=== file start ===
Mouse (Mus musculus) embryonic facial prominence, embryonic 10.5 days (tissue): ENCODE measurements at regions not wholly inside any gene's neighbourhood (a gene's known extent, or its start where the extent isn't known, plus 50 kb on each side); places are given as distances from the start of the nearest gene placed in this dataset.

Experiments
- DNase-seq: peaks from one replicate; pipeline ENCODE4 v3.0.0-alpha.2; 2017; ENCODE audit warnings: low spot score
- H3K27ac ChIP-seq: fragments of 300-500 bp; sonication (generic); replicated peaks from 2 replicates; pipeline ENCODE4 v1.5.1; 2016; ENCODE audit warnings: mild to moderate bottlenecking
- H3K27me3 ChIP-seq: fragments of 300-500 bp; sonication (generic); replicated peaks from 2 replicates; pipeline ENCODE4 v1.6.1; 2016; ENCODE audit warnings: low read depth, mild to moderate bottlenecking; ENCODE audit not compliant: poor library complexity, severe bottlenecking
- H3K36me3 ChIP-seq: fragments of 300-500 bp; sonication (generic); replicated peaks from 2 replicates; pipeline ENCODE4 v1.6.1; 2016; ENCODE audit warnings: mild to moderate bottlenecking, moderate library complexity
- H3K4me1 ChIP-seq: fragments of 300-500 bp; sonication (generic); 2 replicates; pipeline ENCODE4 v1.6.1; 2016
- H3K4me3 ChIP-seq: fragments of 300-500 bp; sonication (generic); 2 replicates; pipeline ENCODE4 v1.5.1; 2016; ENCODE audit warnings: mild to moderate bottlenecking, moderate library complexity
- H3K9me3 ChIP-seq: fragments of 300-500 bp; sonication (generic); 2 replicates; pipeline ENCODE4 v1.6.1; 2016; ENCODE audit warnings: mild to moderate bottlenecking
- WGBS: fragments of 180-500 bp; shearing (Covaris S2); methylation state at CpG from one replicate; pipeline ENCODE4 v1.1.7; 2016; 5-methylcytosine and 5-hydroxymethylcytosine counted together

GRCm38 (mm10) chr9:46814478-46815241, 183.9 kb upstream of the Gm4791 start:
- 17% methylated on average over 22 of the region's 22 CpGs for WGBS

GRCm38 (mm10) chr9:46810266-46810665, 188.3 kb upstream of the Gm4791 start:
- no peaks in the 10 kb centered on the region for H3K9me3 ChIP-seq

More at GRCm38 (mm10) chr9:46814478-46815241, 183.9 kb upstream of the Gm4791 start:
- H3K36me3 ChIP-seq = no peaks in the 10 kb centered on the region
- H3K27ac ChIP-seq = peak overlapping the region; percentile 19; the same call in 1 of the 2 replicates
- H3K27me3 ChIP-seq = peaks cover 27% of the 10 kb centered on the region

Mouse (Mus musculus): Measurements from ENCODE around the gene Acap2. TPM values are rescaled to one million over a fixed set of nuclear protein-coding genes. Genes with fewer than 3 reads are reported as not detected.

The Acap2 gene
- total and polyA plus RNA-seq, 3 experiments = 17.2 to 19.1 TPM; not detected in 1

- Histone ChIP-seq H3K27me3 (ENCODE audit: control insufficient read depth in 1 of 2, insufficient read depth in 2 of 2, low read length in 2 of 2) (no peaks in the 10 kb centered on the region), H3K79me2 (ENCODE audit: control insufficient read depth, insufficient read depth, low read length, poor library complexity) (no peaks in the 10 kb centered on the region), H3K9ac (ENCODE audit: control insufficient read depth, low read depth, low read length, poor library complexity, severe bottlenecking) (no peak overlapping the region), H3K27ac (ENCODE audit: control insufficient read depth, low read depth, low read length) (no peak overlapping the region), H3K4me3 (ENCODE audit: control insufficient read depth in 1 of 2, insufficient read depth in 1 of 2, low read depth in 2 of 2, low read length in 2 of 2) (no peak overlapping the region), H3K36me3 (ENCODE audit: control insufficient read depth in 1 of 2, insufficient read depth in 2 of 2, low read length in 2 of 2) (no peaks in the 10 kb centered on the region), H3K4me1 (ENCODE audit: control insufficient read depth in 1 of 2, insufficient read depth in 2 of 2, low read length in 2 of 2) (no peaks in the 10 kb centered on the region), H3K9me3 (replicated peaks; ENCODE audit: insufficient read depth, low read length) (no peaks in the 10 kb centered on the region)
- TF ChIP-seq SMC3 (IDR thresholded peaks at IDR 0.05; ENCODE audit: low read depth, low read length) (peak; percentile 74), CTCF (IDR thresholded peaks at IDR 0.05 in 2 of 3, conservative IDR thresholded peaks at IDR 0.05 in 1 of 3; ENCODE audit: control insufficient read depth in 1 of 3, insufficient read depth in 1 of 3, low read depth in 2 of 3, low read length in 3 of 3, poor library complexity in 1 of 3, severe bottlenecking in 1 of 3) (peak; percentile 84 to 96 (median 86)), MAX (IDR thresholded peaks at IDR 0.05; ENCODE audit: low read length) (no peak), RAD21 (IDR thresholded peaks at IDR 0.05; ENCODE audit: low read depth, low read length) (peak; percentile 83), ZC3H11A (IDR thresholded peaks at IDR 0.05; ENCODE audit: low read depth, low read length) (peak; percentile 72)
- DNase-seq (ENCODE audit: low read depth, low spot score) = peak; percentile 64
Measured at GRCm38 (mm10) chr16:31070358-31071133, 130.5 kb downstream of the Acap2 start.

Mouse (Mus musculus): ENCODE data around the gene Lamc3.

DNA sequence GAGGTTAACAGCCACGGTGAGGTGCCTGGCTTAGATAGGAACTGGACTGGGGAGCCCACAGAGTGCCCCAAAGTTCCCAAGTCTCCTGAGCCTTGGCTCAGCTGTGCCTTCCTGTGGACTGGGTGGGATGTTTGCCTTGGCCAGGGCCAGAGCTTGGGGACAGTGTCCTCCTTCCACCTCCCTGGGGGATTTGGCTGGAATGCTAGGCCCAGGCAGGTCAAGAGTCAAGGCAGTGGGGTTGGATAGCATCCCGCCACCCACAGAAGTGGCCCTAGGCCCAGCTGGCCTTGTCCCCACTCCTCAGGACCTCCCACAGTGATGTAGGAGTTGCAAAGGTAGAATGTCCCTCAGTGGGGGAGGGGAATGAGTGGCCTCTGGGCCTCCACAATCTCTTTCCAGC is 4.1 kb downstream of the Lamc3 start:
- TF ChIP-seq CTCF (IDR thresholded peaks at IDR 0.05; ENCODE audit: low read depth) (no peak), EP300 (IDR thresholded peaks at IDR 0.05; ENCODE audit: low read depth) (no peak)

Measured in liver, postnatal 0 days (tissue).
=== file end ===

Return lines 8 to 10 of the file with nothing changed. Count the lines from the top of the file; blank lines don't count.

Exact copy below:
- H3K4me3 ChIP-seq: fragments of 300-500 bp; sonication (generic); 2 replicates; pipeline ENCODE4 v1.5.1; 2016; ENCODE audit warnings: mild to moderate bottlenecking, moderate library complexity
- H3K9me3 ChIP-seq: fragments of 300-500 bp; sonication (generic); 2 replicates; pipeline ENCODE4 v1.6.1; 2016; ENCODE audit warnings: mild to moderate bottlenecking
- WGBS: fragments of 180-500 bp; shearing (Covaris S2); methylation state at CpG from one replicate; pipeline ENCODE4 v1.1.7; 2016; 5-methylcytosine and 5-hydroxymethylcytosine counted together